Overseas staff

LONDON, UK – Cerulean Winds is bidding for four “huge gigawatt-scale” sites from Crown Estate Scotland when the auction opens in August, which are expected to fetch around £6billion each, according to a recent press release from Cerulean.

If successful, the company estimates the work would create more than 10,000 jobs in the UK, with the majority in Scotland, with ‘full fabrication and assembly’ of the wind turbine towers and foundations to take place in Britain. Brittany.

The aim is to help the Scottish supply chain grow in scale and expertise now that key ScotWind contracts are approaching later in the decade.

It comes as Crown Estate Scotland is due to open the Innovation and Targeted Oil and Gas (INTOG) auction next month, a program of floating wind projects to supply green power to offshore platforms.

Ultimately, through its electrification plans and other means like using green hydrogen, Cerulean says it can help every offshore facility meet government-mandated emissions reduction targets of 25% d by 2027 and 50% by 2030.

Engineering firm NOV was hired as the main contractor, which in turn signed a Memorandum of Understanding (MoU) with UAE-based manufacturer Lamprell on the foundations.

Despite this, Cerulean promised that the manufacture of the foundations and towers would be done in the UK. He added that his partners are expected to be in the UK to boost heavy manufacturing capacity and that the levels of work involved would lead to substantial foreign investment in the Scottish economy, Cerulean reported.

Funding and costs

At its heart is the ambition for four separate sites – one in the east and west of Shetland and two in the central North Sea.

Because the offshore wind is intermittent, wind farms must deliver many times more power than needed for rigs, hence the gigawatt scale.

Excess electricity will be converted into green hydrogen sent to a processing plant in Shetland – and one or two others in the north of Scotland and the east of England – to deliver to local markets.

Each site will be funded through a special purpose vehicle (SPV), owned by Cerulean Winds and institutional investors, covering 30% of the capital needed.

The remaining 70% of funds will come from the infrastructure debt market, where investment banks Societe Generale and Piper Sandler have been engaged.

Cerulean said he had no concerns about hitting funding targets, with investors “on hold,” but money won’t flow until INTOG’s leases are secured.

Adopting this approach means that oil and gas companies will be insulated from development costs and will only have to plug and play for the energy they use, at a guaranteed price; the company is also in discussion on the flexibility of power purchase agreements for platforms for which production shutdown dates are uncertain, and therefore the economics of which are unclear.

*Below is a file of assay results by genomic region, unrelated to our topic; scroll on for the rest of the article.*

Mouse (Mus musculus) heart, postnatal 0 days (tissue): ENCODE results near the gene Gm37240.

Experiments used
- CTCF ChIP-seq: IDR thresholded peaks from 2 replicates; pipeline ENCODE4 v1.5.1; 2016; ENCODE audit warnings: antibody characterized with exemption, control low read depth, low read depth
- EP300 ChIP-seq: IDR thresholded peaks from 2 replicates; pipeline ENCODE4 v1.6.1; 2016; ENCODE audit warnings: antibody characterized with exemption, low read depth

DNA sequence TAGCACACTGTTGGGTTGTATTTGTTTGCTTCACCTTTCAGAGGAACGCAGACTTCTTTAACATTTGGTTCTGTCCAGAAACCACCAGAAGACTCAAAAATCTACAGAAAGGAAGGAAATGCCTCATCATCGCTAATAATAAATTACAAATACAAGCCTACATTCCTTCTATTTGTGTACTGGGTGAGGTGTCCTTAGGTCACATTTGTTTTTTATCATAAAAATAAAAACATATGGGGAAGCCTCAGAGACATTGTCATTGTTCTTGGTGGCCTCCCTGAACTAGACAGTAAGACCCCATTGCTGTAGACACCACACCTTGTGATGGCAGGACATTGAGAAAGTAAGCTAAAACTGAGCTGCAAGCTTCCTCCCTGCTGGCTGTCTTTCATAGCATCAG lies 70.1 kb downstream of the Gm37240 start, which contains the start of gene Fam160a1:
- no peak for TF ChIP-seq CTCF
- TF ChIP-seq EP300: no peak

Electricity costs are only one piece of the puzzle, with some operators facing prohibitive costs to modify electrification platforms.

In these cases, a Cerulean supply chain consortium partner (undisclosed) will retrofit gas turbines onboard the rigs to take a hydrogen blend, helping them meet emissions targets or find a hydrogen solution for heat.

Steel requirements

Cerulean is targeting four sites each requiring around 1 million tonnes of steel for the foundations and towers, which could cover the lot when it comes to decarbonizing the offshore platform.

However, Cerulean said he recognizes that INTOG is a competitive process, which also includes smaller projects.

Cerulean has also been in talks with companies studying shore power and how its projects would interact with that infrastructure.

INTOG is looking to offer option deals in the winter of 2023, so the projects are expected to be operational well before ScotWind, giving the supply chain a chance to grow.

If Cerulean gets the acreage from INTOG, it will be responsible for 4 million tonnes of steel needed for new floating projects, which the Scottish supply chain cannot deliver on its own, Cerulean reported.

According to Cerulean’s plans, some 10,000 jobs in the UK would be created through manufacturing and assembly, with work expected to ‘far exceed’ the 50% local content target set out in the transition agreement from the North Sea.


Cerulean’s aim is to have as many of these contractors as possible with experience of building, manufacturing and assembling whole units in the UK, and a request for information has been sent to the entrepreneurial community.

Not everything can be done in the UK, hence the non-binding memorandum of understanding with Lamprell, Cerulean said. In both cases, the company needs more partners to deliver the work and engages British shipyards.



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